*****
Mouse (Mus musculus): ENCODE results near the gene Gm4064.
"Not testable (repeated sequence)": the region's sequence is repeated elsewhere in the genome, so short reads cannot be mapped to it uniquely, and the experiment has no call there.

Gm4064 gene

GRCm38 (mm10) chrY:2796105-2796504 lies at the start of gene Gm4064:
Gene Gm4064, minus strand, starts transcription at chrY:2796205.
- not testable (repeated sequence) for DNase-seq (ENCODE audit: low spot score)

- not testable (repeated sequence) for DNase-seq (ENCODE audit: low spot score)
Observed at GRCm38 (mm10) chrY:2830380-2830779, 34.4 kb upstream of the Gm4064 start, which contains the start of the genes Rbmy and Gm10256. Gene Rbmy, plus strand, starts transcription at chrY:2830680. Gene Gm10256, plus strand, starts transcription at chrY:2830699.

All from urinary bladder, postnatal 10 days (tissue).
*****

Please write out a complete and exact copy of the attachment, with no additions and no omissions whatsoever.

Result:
Mouse (Mus musculus): ENCODE results near the gene Gm4064.
"Not testable (repeated sequence)": the region's sequence is repeated elsewhere in the genome, so short reads cannot be mapped to it uniquely, and the experiment has no call there.

Gm4064 gene

GRCm38 (mm10) chrY:2796105-2796504 lies at the start of gene Gm4064:
Gene Gm4064, minus strand, starts transcription at chrY:2796205.
- not testable (repeated sequence) for DNase-seq (ENCODE audit: low spot score)

- not testable (repeated sequence) for DNase-seq (ENCODE audit: low spot score)
Observed at GRCm38 (mm10) chrY:2830380-2830779, 34.4 kb upstream of the Gm4064 start, which contains the start of the genes Rbmy and Gm10256. Gene Rbmy, plus strand, starts transcription at chrY:2830680. Gene Gm10256, plus strand, starts transcription at chrY:2830699.

All from urinary bladder, postnatal 10 days (tissue).